TL; DR: Brexit provides further impetus for organisations to use cloud native approaches to technology.
On June 23rd 2016, the voters of the United Kingdom voted in favour of leaving the European Union, by a margin of 51.9% to 48.1%. While there have been no immediate changes to the law and treaties, the implications and ramifications from the decision of the UK electorate are significant.
In this article we will cover two areas of particular relevance to technologists, namely data and employment in the UK and EU. It is important to say up front that if you have any legal questions you should address these directly to a lawyer.
The Bigger Picture
In the immediate aftermath of the result, the UK has been plunged into political turmoil, and the financial markets have had an extremely negative reaction. The next step for the UK government is to notify the European Council under Article 50 of the Lisbon treaty of the UK’s intention to leave the EU.
Once Article 50 is invoked, negotiations will take place over a period of up to two years, with a possible extension if agreed by all other member states. Currently, there is not appetite within government to make the initial notification, meaning at the very earliest we are looking at September to October 2016, once the governing Conservative party leadership contest, which was triggered by the resignation of the prime minister on June 24th, completes.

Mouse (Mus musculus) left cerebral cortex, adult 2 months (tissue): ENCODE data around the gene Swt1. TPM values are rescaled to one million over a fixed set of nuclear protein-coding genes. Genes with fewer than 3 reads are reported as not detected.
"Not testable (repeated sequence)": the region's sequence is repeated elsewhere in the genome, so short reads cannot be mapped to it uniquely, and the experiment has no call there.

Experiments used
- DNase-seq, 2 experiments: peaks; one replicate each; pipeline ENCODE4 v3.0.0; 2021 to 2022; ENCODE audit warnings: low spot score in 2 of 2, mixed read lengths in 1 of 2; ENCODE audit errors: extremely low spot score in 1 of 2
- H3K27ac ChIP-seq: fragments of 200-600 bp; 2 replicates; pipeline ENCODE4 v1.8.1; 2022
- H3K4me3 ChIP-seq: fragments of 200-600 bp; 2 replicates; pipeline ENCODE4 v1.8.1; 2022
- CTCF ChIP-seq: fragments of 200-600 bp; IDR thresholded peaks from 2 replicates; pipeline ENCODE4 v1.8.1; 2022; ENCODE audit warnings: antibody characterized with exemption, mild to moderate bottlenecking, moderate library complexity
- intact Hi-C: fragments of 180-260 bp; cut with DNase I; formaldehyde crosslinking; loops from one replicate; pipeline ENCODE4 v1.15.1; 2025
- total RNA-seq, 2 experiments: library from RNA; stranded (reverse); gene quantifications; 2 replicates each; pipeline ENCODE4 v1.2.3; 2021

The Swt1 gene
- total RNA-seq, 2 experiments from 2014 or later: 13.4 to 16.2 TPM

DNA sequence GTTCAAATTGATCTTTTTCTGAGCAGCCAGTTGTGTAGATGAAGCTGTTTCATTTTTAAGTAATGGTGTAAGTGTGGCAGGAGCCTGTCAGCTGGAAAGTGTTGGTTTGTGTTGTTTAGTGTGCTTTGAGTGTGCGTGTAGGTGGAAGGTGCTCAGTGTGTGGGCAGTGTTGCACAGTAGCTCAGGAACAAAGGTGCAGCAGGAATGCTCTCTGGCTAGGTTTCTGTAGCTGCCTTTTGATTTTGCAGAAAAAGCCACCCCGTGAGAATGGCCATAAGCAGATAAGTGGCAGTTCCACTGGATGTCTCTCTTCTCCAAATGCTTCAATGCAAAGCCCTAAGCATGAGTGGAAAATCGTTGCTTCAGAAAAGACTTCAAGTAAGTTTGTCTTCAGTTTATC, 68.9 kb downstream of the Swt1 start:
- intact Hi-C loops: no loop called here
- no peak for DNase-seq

Technically there are no immediate impacts on technologists and technology plans. However, given both the political and regulatory uncertainty technologists are well advised to take Brexit into account in their designs.